I have an overhead fan that I run fairly regularly in my room as I understand they don't appreciate air movement. I also have a couple of renuzit Fresh Lavender in my office. I've read they don't like Lavender either and it keeps the office smelling quite magnificent.
You are all somewhat correct. It is the moth larave that cause damage to wool. However they are not consuming the wool per se, but rather the proteins left on wool from sweat, skin, etc. Clean wool does not host moths. Things like cedar and citronella are not effective, more of an anecdotal correlation,people tend to put clean things into cedar closets or trunks. Storing in plastic bags is a huge no-no, use unbleached cotton slip covers. sealed bags more typically create ideal micro environments to hatch eggs, stimulate mold or fungal growth or encourage corrosion on metals.
Napthalene/moth balls are very effective, if not stinky and will kill eggs over time in a closed environment like a bag or plastic bin if you have an infestation. Freezing will kill eggs and larvae but oly of the temperature is below -20C for more than 3 weeks. A household freezer won't do the trick in one pass, you need several freeze thaw cycles 3 freeze, 1 thaw at least three times if you have an infestation.
good practice for new items is to vacuum all the pockets, seams, linings etc. and then go over the cloth with a clothing steamer with distilled water in it along the same seams and areas. Let it air dry thoroughly before storing. Never dry clean! it is terrible for wool, old thread, old synthetics etc. Moth larvae also don't like light, the storage conditions for light preservation are also ideal for moth gestation, cool, dark, humidity around 55% RH and undisturbed.
There is excellent professional conservaton information on all manner of old materials that we encounter as collectors here: Canadian Conservation Institute (CCI) Notes - History and heritage - Culture, history and sport
and pest specific stuff here: Preventing Infestations: Control Strategies and Detection Methods - CCI Notes 3/1 - History and heritage - Culture, history and sport
and this is a great moth specific guide to prevention and care: https://www.ces.ncsu.edu/depts/ent/n.../pdf/he377.pdf
Thank you for that quite detailed post asterperious! I too steam all of my uniforms when I receive them and vacuum the pockets of most. I will be more diligent in my vacuuming now.
Very informative and welcomed Gents !! I believe this will and may help fellow collectors very much.. G
I'd rather be A "RaD Man than a Mad Man "
Not "Me"... G
I'd rather be A "RaD Man than a Mad Man "
My wife spins, as in turning fleeces into yarn, which she then dyes, and knits all sorts of things, and we've had plenty of wool moths in the house... They are not attracted to light for one, so if you see small moths that flit around lights at night they are probably not wool moths, Tineola bisselliella.
They make pheromone coated traps that attract wool and other moths, covered in a sticky material, like the roach motel... moths check in, but they don't check out ;-) These are somewhat effective, will get a few.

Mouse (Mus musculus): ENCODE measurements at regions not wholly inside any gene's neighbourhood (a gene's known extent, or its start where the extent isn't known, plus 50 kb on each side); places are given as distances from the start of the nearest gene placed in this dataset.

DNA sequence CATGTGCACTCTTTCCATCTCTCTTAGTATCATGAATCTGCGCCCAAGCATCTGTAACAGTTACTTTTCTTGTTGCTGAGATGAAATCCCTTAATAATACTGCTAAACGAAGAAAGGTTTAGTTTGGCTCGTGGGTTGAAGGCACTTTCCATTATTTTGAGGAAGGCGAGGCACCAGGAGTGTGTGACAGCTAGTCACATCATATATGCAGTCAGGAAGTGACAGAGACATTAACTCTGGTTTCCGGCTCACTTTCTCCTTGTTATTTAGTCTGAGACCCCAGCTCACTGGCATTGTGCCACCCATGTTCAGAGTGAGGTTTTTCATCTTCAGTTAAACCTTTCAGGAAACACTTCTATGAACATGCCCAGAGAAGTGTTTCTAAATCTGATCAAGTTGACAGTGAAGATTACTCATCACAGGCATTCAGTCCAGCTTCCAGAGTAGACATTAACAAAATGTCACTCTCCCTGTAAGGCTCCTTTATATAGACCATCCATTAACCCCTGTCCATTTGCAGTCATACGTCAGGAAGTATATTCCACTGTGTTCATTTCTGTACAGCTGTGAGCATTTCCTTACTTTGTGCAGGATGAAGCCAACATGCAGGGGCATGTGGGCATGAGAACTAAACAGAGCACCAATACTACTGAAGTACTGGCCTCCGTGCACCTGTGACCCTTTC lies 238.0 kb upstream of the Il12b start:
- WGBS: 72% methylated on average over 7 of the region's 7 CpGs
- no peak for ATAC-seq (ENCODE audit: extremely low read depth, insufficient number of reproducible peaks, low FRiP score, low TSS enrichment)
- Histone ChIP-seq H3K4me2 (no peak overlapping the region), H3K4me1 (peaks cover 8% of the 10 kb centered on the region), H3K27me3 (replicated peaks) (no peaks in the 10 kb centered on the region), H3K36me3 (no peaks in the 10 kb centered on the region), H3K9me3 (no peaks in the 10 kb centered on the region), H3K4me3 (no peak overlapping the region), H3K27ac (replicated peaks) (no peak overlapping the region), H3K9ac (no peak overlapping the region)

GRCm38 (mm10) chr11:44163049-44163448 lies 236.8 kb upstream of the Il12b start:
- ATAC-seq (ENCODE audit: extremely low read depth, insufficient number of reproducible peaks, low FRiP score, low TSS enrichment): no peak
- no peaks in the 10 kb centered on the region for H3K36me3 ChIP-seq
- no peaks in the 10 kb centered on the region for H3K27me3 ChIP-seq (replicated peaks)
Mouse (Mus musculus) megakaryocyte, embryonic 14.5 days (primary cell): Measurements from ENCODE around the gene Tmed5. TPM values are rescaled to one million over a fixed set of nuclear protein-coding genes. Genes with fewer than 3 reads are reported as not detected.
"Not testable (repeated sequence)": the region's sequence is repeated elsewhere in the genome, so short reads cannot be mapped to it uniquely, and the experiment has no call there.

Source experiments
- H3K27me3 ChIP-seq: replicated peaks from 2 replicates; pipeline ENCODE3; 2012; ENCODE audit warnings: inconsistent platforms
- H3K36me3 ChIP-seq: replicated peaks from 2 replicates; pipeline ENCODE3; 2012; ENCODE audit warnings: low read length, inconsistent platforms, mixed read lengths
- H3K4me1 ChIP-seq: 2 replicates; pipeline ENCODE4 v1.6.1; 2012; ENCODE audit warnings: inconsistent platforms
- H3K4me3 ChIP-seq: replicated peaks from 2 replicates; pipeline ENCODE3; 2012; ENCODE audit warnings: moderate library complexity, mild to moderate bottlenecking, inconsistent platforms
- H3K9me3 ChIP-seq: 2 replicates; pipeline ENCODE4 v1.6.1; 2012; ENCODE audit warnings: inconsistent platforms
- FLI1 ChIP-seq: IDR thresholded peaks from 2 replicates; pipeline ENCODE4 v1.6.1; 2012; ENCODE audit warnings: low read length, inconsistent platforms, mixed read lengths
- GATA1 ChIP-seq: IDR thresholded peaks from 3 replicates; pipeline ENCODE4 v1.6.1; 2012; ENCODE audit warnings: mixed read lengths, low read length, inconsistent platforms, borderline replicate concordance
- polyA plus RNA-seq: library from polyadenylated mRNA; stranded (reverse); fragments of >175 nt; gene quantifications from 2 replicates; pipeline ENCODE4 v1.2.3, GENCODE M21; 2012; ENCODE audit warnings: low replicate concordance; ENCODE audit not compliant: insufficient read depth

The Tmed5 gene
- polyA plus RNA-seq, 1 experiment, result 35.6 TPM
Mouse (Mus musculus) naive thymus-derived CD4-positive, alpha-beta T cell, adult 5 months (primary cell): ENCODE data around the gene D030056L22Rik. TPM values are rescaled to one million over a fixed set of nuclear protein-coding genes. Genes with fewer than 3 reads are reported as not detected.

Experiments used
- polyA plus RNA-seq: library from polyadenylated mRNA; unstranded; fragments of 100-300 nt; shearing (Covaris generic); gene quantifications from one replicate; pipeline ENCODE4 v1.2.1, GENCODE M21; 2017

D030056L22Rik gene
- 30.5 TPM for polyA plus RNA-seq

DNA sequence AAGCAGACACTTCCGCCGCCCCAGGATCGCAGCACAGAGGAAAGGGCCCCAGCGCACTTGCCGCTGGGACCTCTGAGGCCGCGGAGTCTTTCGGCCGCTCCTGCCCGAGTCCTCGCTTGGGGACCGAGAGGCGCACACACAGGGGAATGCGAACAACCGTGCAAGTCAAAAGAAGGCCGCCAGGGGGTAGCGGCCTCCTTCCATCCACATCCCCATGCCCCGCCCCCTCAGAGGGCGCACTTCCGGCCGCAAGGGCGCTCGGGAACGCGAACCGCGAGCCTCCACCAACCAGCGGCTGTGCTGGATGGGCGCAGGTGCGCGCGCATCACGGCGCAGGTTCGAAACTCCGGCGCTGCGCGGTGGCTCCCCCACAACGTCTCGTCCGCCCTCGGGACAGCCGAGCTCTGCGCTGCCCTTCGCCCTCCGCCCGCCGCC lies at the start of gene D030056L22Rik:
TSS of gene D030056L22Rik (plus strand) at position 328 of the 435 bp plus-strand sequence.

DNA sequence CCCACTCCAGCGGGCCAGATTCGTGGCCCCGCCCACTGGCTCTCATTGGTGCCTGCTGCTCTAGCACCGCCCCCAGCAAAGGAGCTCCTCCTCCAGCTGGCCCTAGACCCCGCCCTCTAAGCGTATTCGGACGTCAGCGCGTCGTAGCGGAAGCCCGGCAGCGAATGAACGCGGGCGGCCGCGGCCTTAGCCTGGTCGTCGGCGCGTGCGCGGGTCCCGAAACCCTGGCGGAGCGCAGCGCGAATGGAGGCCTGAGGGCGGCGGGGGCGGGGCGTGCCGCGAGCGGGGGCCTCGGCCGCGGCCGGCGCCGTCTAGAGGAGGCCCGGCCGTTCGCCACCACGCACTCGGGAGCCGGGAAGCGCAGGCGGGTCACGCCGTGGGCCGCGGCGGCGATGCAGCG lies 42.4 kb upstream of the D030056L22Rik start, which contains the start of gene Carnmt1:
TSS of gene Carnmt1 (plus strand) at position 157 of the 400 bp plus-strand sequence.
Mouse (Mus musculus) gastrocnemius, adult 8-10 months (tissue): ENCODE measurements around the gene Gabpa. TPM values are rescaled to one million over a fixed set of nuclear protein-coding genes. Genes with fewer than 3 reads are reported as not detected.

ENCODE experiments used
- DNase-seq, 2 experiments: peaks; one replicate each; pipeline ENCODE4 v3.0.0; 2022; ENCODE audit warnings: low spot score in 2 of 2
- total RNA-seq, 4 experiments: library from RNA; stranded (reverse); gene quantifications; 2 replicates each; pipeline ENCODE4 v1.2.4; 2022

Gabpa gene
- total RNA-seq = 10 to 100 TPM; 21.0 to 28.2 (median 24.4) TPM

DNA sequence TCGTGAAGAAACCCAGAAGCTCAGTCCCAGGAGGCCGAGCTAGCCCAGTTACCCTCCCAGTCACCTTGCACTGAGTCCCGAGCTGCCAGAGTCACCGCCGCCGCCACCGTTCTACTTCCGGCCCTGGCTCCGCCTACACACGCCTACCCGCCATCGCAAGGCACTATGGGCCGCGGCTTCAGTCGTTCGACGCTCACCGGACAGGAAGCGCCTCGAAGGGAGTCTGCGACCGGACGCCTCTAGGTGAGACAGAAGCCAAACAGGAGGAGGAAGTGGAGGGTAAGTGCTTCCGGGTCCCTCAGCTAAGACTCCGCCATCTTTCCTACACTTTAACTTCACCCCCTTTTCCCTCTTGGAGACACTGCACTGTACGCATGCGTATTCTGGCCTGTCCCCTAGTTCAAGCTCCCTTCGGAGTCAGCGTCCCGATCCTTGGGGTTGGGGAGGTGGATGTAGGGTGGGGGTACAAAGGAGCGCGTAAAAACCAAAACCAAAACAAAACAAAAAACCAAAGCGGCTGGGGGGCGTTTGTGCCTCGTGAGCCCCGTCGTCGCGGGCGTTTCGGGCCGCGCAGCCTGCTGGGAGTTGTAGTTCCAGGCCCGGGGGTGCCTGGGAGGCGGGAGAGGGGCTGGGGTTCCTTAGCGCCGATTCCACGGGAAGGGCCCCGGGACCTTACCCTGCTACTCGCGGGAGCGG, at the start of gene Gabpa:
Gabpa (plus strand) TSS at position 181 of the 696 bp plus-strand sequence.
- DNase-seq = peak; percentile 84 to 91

As astperious says, it's dirty wool they like.
Old trunks with mothballs are great for keeping old wool blankets and rugs from these pests, working very well for decades, but the smell can be a bother for a while...
I still have an attachment for an old Electrolux canister vacuum that fits on the exhaust side, you were supposed to put Naphtalene crystals (no longer available and banned in certain countries) in the container, turn on the vacuum and pump the fumes into trunks full of woolens, drawers, etc.
Cedar chests were said to work, and were found in many homes.
You'll know if you have moth problems, you'll see them flying around, tiny moths, easy to swat between your hands as you chase them around the house, provides a little extra exercise...
We finally won the war on the wool moths in the house. All fleeces are in sealed plastic bags, all excessively dirty wool discarded.
Not bringing dirty wool in the house is very important, and always inspect any woolen item for traces of woolen infestation when getting a new item or article of clothing.
Interesting article on wool moths;
Freezing is a great remedy, if you live in the country and people don't steal items left out at night, you can leave bagged woolens outside in a shed for weeks on end during the winter, bye bye moth eggs... ;-)
Last edited by Larboard; 01-10-2016 at 06:03 PM.
Thank you G man for bring this subject up for discussion and ditto to asterperious for those fine links that have been save to my favorites.
Great info - air cleaner is also a great idea - it removes all odours, reduces dust and circulates the air.
Looking for following WWII German items:
- anything dealing with Allenstein (Olsztyn) and Wehrkreis I in East Prussia,
- entrenching tool carrier (straight and folding),
- forestry and hunting items,
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